This little-known work has emerged from an unnamed European private collection and was last exhibited in public in 1973. The $90.3 million achieved at Christies last November for Hockneys 1972 Portrait of an Artist (Pool With Two Figures) which also featured Schlesinger has encouraged owners to part with major works by Britains most expensive living artist at auction.
I knew of its existence, but this is the first time Ive seen it, said Offer Waterman, a London-based dealer in modern and contemporary art, who in 2015 sold Peter on the Balcony, a crayon-on-paper study for the latest Hockney trophy. Obviously its a very ambitious painting, Waterman added. Theres no question its a great work.
Earlier Wednesday, Phillips will hold its day sale of contemporary art, which tends to be the weeks clearest indicator of which younger artists are most in demand. It will include a 5-foot-high panel painting from 2014 by Harlem-based artist Derek Fordjour. A nocturne showing two male figures standing at the edge of a circus ring, the painting had been acquired directly from the artist and is estimated to sell for between $50,000 to $70,000. That valuation reflects the $40,000 to $90,000 asked for Fordjours latest paintings at a sellout show at the Josh Lilley gallery in London during Frieze Week.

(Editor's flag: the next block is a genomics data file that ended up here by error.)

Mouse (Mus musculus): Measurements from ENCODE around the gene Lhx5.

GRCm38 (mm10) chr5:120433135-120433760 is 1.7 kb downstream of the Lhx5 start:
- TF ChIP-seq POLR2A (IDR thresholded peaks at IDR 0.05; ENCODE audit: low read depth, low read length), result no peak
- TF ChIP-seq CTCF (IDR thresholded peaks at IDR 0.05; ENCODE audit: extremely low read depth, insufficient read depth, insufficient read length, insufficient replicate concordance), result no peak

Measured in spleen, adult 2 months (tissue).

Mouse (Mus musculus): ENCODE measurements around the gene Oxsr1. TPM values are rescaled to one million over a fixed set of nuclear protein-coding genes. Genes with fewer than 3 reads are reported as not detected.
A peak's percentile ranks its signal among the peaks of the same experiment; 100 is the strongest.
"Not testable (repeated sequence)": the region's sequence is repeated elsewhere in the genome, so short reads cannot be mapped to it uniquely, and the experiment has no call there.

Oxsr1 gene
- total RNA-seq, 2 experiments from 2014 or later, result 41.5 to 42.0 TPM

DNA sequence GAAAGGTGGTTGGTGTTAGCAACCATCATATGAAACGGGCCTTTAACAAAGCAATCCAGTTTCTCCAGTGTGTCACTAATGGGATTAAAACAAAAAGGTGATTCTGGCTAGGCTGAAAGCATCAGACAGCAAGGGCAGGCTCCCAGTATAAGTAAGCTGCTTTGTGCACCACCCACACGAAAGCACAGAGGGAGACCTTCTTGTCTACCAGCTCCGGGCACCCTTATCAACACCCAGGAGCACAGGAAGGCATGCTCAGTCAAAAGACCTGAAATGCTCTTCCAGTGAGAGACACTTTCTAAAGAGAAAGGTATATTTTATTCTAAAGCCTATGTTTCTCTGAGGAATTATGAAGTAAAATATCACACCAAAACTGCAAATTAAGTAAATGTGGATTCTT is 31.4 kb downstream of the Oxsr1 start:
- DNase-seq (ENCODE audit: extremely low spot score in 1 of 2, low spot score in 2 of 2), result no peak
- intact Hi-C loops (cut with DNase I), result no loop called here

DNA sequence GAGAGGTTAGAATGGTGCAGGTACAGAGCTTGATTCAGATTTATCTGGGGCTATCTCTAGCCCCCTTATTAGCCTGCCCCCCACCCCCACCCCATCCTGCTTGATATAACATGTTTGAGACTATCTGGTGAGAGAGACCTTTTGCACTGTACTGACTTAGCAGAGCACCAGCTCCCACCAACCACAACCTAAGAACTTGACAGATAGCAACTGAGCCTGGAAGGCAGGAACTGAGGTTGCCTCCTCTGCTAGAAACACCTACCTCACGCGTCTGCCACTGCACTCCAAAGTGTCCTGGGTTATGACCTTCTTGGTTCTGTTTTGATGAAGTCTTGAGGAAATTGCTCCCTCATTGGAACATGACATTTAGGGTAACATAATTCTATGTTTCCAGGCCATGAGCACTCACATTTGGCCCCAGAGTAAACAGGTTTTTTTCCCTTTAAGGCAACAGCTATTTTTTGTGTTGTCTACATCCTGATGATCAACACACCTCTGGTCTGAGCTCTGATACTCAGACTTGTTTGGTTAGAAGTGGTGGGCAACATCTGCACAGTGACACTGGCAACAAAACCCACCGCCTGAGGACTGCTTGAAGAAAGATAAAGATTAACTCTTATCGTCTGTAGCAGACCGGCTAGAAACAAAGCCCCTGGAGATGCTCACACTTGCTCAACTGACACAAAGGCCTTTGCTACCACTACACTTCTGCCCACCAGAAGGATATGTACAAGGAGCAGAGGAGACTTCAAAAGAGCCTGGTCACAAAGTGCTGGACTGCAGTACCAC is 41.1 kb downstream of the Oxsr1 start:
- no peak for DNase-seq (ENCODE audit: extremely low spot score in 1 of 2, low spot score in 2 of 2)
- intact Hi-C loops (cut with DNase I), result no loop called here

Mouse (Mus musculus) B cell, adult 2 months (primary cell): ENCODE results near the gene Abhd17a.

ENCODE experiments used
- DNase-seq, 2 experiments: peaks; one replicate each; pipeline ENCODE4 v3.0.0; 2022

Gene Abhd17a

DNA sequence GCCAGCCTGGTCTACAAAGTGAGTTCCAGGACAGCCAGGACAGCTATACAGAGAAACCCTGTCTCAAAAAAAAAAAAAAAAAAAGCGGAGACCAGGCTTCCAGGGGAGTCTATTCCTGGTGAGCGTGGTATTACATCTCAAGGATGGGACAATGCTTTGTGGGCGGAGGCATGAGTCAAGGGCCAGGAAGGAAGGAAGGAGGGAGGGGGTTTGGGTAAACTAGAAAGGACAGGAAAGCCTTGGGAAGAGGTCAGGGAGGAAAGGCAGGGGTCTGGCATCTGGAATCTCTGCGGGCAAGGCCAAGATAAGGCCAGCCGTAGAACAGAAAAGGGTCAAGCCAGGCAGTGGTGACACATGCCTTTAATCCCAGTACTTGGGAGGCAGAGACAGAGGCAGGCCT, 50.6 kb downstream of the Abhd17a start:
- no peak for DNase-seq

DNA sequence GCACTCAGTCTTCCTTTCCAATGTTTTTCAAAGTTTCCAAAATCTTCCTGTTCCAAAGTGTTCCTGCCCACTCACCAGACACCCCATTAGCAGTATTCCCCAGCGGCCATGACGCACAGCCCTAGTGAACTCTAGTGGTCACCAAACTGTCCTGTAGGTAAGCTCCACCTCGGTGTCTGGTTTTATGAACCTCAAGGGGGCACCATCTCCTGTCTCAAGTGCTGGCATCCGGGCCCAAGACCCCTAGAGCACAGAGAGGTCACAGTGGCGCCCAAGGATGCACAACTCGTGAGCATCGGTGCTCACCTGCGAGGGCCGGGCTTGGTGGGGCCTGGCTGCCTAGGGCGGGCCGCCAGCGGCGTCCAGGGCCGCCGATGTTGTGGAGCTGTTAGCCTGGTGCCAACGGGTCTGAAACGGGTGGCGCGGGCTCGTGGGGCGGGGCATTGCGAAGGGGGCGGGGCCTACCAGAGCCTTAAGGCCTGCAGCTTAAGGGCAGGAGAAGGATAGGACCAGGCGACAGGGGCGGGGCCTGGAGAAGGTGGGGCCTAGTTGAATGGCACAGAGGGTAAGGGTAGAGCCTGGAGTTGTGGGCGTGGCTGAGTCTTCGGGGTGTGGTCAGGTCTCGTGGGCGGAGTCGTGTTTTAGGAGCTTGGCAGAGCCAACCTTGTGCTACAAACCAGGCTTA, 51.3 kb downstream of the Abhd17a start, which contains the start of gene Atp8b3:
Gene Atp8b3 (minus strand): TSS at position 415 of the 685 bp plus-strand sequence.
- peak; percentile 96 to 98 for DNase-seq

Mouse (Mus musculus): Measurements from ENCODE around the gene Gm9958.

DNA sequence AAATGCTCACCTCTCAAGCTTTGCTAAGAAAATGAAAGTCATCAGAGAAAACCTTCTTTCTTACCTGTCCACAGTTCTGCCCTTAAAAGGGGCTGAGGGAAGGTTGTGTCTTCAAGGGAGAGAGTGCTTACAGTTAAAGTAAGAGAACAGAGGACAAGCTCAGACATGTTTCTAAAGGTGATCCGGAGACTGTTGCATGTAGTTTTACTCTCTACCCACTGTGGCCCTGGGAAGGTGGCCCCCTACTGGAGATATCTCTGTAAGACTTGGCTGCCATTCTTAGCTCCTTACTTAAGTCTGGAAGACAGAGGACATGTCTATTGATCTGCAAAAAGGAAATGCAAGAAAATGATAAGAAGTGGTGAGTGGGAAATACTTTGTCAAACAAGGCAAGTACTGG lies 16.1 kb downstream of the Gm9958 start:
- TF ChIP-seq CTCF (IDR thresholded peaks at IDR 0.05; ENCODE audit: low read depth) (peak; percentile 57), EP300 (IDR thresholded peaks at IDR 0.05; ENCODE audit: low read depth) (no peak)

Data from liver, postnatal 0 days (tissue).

Many buyers are looking to auctions to acquire Fordjours works, and resale secondary market prices are rising steeply. Last month, a 2017 painting sold at Phillips in London for $169,000. The auctions reflect where the speculation is, said Candace Worth, an art adviser based in New York. There is a clutch of younger artists that have become flash points, added Worth, who singled out Fordjour, Julie Curtiss, Tschabalala Self and Loie Hollowell.
Sothebys 51-lot evening sale of contemporary art contains impressive large-scale abstracts by Mark Rothko and Willem de Kooning that are each estimated to raise at least $25 million. The auction also includes a full-length Francis Bacon Pope painting from about 1958, sold by the Brooklyn Museum in order to support museum collections. The work had been donated to the museum in 1981 by American businesswoman and collector Olga H. Knoepke. It is certain to sell for at least $6 million, courtesy of a guarantee from Sothebys.